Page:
P–N Junction Diode

Topics: Diode, Electric charge, P-n junction Pages: 5 (1666 words) Published: February 13, 2014
A p–n junction is a boundary or interface between two types of semiconductor material, p-type and n-type, inside a single crystal of semiconductor. It is created by doping, for example by ion implantation, diffusion of dopants, or by epitaxy (growing a layer of crystal doped with one type of dopant on top of a layer of crystal doped with another type of dopant). If two separate pieces of material were used, this would introduce a grain boundary between the semiconductors that severely inhibits its utility by scattering the electrons and holes. p–n junctions are elementary "building blocks" of most semiconductor electronic devices such as diodes, transistors, solar cells, LEDs, and integrated circuits; they are the active sites where the electronic action of the device takes place. For example, a common type of transistor, the bipolar junction transistor, consists of two p–n junctions in series, in the form n–p–n or p–n–p. The discovery of the p–n junction is usually attributed to American physicist Russell Ohl of Bell Laboratories. A Schottky junction is a special case of a p–n junction, where metal serves the role of the p-type semiconductor.

1 Properties of a p–n junction
2 Equilibrium (zero bias)
3 Forward bias
4 Reverse bias
5 Summary
6 Non-rectifying junctions

** Properties of a p–n junction **
The p–n junction possesses some interesting properties that have useful applications in modern electronics. A p-doped semiconductor is relatively conductive. The same is true of an n-doped semiconductor, but the junction between them can become depleted of charge carriers, and hence non-conductive, depending on the relative voltages of the two semiconductor regions. By manipulating this non-conductive layer, p–n junctions are commonly used as diodes: circuit elements that allow a flow of electricity in one direction but not in the other (opposite) direction. This property is explained in terms of forward bias and reverse bias, where the term bias refers to an application of electric voltage to the p–n junction.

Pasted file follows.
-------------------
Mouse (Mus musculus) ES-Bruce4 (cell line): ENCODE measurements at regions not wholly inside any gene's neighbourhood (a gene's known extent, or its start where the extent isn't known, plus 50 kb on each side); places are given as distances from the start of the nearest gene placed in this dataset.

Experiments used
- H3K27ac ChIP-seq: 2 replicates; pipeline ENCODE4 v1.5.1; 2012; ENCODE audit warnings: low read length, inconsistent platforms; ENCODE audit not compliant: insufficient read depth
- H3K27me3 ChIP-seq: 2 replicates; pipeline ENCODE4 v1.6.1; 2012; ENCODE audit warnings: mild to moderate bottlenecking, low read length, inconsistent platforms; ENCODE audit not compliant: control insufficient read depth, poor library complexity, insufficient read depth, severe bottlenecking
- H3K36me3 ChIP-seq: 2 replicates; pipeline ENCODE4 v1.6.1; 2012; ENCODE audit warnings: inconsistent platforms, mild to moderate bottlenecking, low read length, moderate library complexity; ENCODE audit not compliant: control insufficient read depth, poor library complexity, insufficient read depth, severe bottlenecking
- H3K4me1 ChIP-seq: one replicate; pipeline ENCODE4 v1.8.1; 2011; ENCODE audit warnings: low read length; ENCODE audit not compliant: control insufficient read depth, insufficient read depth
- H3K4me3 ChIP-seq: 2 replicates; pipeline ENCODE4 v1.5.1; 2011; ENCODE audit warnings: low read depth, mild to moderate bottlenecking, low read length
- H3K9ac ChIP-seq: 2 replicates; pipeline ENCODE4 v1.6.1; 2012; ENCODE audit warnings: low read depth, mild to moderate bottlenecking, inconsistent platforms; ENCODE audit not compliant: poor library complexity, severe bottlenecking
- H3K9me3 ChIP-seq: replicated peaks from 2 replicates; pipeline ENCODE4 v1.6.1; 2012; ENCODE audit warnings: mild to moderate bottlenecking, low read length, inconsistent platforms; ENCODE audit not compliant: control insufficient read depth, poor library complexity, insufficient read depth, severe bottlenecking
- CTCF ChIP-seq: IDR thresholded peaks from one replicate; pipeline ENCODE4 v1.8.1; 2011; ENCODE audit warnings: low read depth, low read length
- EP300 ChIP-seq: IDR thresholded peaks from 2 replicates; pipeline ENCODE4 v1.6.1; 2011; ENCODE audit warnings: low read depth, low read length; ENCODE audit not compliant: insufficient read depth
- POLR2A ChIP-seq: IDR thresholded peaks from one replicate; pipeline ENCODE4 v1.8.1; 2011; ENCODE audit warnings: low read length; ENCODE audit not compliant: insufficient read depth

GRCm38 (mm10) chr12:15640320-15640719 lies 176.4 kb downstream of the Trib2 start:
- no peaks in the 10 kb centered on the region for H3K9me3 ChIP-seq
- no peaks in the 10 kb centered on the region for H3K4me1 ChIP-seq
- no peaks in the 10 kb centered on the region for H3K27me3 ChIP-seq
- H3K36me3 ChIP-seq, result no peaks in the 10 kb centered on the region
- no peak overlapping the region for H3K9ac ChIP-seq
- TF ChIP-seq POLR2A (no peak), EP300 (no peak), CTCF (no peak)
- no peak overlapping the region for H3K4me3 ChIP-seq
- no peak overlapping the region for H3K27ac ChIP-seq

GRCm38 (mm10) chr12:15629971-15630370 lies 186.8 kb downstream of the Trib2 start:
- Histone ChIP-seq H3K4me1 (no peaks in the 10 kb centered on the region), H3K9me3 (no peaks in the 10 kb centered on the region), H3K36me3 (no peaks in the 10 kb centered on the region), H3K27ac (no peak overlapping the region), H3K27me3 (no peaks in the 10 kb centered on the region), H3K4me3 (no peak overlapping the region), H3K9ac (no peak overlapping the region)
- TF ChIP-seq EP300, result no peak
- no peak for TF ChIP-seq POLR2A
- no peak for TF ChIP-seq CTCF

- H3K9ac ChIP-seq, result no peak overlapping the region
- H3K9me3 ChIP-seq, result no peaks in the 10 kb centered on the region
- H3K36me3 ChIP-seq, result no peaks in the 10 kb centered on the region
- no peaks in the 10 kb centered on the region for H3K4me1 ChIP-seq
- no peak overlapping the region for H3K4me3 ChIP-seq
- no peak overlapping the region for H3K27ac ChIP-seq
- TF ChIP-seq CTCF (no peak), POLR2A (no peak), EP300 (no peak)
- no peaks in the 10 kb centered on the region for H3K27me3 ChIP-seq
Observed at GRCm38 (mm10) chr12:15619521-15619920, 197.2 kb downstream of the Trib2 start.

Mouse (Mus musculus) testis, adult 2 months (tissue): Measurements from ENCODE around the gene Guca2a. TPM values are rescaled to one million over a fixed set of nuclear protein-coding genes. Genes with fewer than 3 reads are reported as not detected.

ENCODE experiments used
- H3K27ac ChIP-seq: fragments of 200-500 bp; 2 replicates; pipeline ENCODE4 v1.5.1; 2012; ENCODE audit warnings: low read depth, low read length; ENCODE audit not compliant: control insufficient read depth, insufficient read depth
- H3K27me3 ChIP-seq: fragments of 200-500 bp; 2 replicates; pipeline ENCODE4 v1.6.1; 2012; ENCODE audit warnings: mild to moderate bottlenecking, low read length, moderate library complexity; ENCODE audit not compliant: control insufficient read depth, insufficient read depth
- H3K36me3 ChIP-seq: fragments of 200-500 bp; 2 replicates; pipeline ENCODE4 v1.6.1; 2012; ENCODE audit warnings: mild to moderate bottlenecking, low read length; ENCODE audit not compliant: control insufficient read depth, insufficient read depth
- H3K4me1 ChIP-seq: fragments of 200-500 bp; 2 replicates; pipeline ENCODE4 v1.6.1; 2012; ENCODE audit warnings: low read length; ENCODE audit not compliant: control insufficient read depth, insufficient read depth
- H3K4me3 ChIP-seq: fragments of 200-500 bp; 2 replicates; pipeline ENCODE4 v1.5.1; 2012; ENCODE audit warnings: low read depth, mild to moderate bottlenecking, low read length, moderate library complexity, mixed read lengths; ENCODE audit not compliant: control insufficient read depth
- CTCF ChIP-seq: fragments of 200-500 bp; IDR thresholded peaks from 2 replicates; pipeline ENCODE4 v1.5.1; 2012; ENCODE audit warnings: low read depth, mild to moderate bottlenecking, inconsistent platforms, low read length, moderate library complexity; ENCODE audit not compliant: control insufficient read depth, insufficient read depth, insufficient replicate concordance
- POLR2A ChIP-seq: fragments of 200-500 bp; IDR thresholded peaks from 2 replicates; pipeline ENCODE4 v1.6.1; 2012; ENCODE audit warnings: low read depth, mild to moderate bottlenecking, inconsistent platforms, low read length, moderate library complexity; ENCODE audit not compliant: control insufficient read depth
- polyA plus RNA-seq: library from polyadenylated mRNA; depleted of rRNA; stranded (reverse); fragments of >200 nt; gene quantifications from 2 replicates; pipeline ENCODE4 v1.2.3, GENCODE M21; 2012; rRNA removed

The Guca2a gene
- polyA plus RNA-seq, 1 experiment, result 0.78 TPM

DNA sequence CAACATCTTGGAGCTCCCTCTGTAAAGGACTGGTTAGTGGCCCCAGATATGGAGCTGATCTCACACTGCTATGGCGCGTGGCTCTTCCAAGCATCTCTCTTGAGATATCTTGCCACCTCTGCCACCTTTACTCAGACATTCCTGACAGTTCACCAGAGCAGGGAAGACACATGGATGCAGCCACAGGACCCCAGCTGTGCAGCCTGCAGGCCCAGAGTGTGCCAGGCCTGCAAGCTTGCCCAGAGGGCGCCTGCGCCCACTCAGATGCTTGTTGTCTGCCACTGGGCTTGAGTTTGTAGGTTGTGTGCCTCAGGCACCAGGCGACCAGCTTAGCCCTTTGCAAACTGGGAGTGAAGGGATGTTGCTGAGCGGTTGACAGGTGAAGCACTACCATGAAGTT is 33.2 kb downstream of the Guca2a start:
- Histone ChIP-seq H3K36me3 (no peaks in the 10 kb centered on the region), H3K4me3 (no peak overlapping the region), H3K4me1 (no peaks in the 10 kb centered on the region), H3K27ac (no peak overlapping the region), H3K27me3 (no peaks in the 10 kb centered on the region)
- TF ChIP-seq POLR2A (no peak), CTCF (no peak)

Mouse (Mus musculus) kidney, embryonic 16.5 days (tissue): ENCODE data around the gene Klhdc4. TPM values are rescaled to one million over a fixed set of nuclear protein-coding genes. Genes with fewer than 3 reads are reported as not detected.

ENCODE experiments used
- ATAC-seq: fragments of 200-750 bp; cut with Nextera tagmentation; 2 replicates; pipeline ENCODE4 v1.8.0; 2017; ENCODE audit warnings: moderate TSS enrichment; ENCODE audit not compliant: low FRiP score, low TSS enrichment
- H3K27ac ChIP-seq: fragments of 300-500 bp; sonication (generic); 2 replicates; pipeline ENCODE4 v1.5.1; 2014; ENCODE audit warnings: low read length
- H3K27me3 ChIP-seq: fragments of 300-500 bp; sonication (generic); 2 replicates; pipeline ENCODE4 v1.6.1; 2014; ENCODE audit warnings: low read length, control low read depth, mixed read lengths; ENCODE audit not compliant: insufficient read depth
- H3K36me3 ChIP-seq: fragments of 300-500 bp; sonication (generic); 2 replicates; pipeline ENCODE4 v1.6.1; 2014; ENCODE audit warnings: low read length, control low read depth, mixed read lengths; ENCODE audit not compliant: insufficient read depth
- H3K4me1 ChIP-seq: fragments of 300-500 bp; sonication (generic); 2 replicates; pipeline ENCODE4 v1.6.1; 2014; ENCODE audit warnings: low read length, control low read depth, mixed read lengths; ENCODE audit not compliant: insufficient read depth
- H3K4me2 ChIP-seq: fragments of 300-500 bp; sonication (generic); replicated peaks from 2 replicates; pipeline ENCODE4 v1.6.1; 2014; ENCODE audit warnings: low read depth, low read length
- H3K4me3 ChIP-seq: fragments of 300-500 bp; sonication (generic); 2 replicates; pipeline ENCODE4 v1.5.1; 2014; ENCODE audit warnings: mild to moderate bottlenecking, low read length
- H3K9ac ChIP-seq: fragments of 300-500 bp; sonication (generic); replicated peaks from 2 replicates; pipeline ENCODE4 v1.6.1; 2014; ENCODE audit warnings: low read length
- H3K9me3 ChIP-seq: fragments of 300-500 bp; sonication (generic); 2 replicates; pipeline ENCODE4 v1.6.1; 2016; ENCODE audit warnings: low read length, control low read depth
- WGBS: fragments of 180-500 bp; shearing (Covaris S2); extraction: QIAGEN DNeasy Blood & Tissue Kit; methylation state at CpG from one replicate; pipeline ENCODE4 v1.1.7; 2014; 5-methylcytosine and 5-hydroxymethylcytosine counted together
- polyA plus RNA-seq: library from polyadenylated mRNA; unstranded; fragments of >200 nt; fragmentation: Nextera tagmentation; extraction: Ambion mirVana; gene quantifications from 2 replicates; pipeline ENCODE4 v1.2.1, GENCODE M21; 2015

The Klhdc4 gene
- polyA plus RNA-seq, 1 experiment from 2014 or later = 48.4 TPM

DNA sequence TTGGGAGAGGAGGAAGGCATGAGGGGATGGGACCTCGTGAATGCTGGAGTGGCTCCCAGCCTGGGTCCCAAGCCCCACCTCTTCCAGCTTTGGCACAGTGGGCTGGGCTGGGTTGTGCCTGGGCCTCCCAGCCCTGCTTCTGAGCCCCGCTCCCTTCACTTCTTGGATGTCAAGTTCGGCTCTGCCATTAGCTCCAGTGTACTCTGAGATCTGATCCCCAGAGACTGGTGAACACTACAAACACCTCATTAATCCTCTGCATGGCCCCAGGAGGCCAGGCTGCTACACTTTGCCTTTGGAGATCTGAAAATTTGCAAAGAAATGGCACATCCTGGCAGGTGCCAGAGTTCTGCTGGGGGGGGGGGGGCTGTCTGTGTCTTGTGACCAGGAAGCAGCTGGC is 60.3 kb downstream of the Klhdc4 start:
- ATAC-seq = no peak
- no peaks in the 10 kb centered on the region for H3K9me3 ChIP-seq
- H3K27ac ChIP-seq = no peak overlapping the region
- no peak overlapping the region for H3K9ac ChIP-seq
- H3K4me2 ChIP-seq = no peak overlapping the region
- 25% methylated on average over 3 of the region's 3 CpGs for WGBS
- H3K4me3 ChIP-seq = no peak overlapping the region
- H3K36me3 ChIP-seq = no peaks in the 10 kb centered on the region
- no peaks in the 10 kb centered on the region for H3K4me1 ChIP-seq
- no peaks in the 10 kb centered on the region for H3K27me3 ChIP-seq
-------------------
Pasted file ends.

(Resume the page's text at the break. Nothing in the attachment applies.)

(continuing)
**Equilibrium (zero bias)**
In a p–n junction, without an external applied voltage, an equilibrium condition is reached in which a potential difference is formed across the junction. This potential difference is called built-in potential V_{{{\rm {bi}}}}. After joining p-type and n-type semiconductors, electrons from the n region near the p–n interface tend to diffuse into the p region. As electrons diffuse, they leave positively charged ions (donors) in the n region. Likewise, holes from the p-type region near the p–n interface begin to diffuse into the n-type region, leaving fixed ions (acceptors) with negative charge. The regions nearby the p–n interfaces lose their neutrality and become charged, forming the space charge region or depletion layer

The electric field created by the space charge region opposes the diffusion process for both electrons and holes. There are two concurrent phenomena: the diffusion process that tends to generate more space charge, and the electric field generated by the space charge that tends to counteract the diffusion.

The space charge region is a zone with a net charge provided by the fixed ions (donors or acceptors) that have been left uncovered by majority carrier diffusion. When equilibrium is reached, the charge density is approximated by the displayed step function. In fact, the region is completely depleted of majority carriers (leaving a charge density equal to the net doping level), and the edge between the space charge region and the neutral region is quite sharp.he space charge region has the same magnitude of charge on both sides of the p–n interfaces, thus it extends farther on the less doped side

**Forward bias mode **
In forward bias, the p-type is connected with the positive terminal and the n-type is connected with the negative terminal.

With a battery connected this way, the holes in the P-type region and the electrons in the...
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